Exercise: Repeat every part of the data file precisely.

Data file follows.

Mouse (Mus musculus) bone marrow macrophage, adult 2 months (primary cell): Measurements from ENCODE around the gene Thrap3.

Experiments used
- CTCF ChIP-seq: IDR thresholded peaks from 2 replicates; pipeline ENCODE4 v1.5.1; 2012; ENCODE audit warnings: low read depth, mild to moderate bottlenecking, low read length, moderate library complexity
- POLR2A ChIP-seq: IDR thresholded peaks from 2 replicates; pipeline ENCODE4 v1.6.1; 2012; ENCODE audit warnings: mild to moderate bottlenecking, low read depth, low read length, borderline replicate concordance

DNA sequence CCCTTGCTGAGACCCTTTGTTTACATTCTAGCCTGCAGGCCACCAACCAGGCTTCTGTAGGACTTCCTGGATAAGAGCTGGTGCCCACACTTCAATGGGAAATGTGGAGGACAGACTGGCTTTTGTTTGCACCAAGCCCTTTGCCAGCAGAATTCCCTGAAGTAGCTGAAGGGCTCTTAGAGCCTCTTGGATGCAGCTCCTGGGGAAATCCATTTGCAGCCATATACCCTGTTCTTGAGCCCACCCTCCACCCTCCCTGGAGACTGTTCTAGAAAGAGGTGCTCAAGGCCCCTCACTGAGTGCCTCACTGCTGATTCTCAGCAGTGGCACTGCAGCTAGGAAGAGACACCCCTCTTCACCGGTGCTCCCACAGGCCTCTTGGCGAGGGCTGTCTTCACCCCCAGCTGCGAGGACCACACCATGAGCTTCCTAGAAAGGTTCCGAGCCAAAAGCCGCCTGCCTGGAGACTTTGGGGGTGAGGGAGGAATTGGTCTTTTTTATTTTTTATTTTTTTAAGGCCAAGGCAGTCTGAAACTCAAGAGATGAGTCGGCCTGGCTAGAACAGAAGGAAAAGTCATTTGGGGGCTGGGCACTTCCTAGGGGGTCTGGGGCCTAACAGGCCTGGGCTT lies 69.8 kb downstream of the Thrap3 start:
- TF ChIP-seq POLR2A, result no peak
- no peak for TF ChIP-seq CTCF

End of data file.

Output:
Mouse (Mus musculus) bone marrow macrophage, adult 2 months (primary cell): Measurements from ENCODE around the gene Thrap3.

Experiments used
- CTCF ChIP-seq: IDR thresholded peaks from 2 replicates; pipeline ENCODE4 v1.5.1; 2012; ENCODE audit warnings: low read depth, mild to moderate bottlenecking, low read length, moderate library complexity
- POLR2A ChIP-seq: IDR thresholded peaks from 2 replicates; pipeline ENCODE4 v1.6.1; 2012; ENCODE audit warnings: mild to moderate bottlenecking, low read depth, low read length, borderline replicate concordance

DNA sequence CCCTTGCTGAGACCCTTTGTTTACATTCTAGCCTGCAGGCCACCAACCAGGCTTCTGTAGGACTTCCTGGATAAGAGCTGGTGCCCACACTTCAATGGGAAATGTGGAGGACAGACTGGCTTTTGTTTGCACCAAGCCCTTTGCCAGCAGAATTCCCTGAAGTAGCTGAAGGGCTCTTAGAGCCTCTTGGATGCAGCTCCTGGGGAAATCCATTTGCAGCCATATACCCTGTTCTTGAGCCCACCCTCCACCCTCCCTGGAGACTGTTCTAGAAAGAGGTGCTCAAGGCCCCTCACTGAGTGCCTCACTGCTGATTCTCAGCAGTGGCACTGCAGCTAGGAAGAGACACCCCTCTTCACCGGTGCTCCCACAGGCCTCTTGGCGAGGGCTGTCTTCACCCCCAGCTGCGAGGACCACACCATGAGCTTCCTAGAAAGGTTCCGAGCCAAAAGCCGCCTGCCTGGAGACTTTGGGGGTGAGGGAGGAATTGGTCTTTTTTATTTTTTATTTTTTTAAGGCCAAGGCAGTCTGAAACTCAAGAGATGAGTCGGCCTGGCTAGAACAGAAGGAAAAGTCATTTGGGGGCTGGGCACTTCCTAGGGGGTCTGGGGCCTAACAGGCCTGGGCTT lies 69.8 kb downstream of the Thrap3 start:
- TF ChIP-seq POLR2A, result no peak
- no peak for TF ChIP-seq CTCF